Contrary to the United States, Europe does not have a single sky, one in which air navigation is managed at the European level. Furthermore, European airspace is among the busiest in the world with over 33,000 flights on busy days and high airport density. This makes air traffic control even more complex.
The EU Single European Sky is an ambitious initiative launched by the European Commission in 2004 to reform the architecture of European air traffic management. It proposes a legislative approach to meet future capacity and safety needs at a European rather than a local level.
The Single European Sky is the only way to provide a uniform and high level of safety and efficiency over Europe’s skies.

The key objectives are to 
  • Restructure European airspace as a function of air traffic flows
  • Create additional capacity; and
  • Increase the overall efficiency of the air traffic management system
The major elements of this new institutional and organisational framework for Air Traffic Management in Europe consist of:
  • Separating regulatory activities from service provision, and the possibility of cross-border Air Traffic Management services.
  • Reorganising European airspace that is no longer constrained by national borders.
  • Setting common rules and standards, covering a wide range of issues, such as flight data exchanges and telecommunications.
Click here to access the European Commission website on Single European Sky. 


As part of the Single European Sky initiative, SESAR (Single European Sky ATM Research) represents its technological dimension. It will help create a “paradigm shift”, supported by state-of-the-art and innovative technology.
The SESAR programme will give Europe a high-performance air traffic control infrastructure which will enable the safe and environmentally friendly development of air transport.
A partnership programme
SESAR aims to eliminate the fragmented approach to European ATM, transform the ATM system, synchronise all stakeholders and federate resources. For the first time, all aviation players are involved in the definition, development and deployment of a pan-European modernisation project.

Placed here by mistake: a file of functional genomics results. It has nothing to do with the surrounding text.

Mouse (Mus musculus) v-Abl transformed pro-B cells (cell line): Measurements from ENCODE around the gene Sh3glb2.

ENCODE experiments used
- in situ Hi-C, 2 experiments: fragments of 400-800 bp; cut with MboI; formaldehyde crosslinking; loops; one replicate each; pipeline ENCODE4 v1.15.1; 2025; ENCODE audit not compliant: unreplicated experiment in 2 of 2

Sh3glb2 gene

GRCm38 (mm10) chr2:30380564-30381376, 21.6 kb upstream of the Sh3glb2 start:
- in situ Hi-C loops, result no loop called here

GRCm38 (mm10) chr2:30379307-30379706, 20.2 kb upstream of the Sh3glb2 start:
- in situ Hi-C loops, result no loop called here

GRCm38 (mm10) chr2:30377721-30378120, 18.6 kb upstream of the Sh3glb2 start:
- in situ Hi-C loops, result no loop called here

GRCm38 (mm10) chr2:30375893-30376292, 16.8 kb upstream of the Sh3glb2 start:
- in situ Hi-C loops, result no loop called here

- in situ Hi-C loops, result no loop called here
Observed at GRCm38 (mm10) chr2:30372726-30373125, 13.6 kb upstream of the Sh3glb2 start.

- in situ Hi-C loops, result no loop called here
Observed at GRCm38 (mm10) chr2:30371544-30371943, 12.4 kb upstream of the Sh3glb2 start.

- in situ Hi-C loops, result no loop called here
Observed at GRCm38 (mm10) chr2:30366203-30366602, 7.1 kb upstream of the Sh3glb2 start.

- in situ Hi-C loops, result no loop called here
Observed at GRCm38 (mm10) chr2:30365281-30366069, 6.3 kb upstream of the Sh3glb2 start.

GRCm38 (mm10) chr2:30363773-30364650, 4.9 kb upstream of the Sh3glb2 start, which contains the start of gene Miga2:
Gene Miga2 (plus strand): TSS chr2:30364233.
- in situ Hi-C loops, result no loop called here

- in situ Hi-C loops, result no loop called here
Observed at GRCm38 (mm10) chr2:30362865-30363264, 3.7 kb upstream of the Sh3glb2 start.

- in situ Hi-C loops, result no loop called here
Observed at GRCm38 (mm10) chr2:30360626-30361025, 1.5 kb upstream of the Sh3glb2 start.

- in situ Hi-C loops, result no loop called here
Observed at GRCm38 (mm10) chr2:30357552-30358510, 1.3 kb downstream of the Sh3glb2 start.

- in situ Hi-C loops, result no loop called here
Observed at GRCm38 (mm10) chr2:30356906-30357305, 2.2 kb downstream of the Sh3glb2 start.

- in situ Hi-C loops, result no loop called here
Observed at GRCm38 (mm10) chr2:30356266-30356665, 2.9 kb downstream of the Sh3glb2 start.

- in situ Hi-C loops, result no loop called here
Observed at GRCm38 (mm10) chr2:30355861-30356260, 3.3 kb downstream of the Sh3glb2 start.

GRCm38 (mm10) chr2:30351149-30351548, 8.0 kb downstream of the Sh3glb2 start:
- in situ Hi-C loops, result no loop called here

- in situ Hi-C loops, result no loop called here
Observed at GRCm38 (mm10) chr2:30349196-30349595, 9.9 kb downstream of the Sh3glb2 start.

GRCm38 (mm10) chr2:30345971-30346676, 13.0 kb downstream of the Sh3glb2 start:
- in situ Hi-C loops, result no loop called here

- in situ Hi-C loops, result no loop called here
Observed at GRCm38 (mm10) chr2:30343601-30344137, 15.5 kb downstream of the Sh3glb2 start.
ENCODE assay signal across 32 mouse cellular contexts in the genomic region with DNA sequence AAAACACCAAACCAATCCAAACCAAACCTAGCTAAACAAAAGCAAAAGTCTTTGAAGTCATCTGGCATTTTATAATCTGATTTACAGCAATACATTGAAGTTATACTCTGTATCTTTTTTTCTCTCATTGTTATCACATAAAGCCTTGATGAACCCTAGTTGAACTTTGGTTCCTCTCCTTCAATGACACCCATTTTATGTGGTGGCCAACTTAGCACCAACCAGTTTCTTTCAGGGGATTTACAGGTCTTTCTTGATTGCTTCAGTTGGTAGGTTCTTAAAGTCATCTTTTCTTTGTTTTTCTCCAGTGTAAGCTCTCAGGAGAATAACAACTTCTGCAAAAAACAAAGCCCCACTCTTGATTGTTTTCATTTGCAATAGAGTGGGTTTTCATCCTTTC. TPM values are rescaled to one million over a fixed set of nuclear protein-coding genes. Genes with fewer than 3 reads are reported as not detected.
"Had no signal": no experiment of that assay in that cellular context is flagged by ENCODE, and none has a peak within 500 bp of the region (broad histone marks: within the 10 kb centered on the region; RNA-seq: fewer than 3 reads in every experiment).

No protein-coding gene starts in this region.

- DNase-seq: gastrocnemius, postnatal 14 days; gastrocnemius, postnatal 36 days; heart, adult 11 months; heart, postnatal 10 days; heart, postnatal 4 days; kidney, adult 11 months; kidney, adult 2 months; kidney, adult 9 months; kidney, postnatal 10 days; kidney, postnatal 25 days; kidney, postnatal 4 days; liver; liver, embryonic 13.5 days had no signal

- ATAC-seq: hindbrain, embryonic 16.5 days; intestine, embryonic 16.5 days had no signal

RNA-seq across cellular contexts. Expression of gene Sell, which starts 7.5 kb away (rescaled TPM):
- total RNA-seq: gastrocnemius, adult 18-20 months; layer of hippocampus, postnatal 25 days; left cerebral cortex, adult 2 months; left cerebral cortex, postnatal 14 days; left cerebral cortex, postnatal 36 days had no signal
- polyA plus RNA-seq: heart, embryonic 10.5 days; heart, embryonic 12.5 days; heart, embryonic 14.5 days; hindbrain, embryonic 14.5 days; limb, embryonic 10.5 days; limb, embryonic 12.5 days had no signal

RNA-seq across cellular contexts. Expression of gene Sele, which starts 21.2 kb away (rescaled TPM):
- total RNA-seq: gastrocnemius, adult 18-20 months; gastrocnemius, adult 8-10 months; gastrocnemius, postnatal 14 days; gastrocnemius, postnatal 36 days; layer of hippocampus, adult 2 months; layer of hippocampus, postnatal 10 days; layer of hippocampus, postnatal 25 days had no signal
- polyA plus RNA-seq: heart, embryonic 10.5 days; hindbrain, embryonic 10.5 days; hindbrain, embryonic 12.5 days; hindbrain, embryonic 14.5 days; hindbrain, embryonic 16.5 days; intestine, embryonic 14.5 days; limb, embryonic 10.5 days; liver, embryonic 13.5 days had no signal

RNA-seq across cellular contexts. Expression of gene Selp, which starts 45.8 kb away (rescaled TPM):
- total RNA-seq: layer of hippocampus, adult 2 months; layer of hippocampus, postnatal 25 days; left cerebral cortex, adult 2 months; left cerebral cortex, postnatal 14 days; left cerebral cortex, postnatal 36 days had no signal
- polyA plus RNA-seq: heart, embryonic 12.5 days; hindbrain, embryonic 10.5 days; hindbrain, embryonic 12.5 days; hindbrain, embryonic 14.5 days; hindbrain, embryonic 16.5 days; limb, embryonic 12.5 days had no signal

SESAR aims at developing the new generation air traffic management system capable of ensuring the safety and fluidity of air transport worldwide over the next 30 years. It is composed of three phases:
  • The Definition phase (2004-2008) delivered the ATM master plan defining the content, the development and deployment plans of the next generation of ATM systems.
    This definition phase was led by Eurocontrol, and co-funded by the European Commission under the Trans European Network- Transport programme and executed by a large consortium of all air transport stakeholders.
  • The Development phase (2008-2013) will produce the required new generation of technological systems, components and operational procedures as defined in the SESAR ATM Master Plan and Work Programme.
  • The Deployment phase (2014-2020) will see the large scale production and implementation of the new air traffic management infrastructure, composed of fully harmonised and interoperable components guaranteeing high performance air transport activities in Europe.

The SESAR Joint Undertaking

Taking into account the number of actors involved in SESAR and the financial resources and technical expertise needed, it was vital for the rationalisation of activities to set up a legal entity pursuant to Article 171 of the Treaty establishing the European Community capable of ensuring the management of the funds assigned to the SESAR project during its Development Phase.
More about SESAR on Wikipedia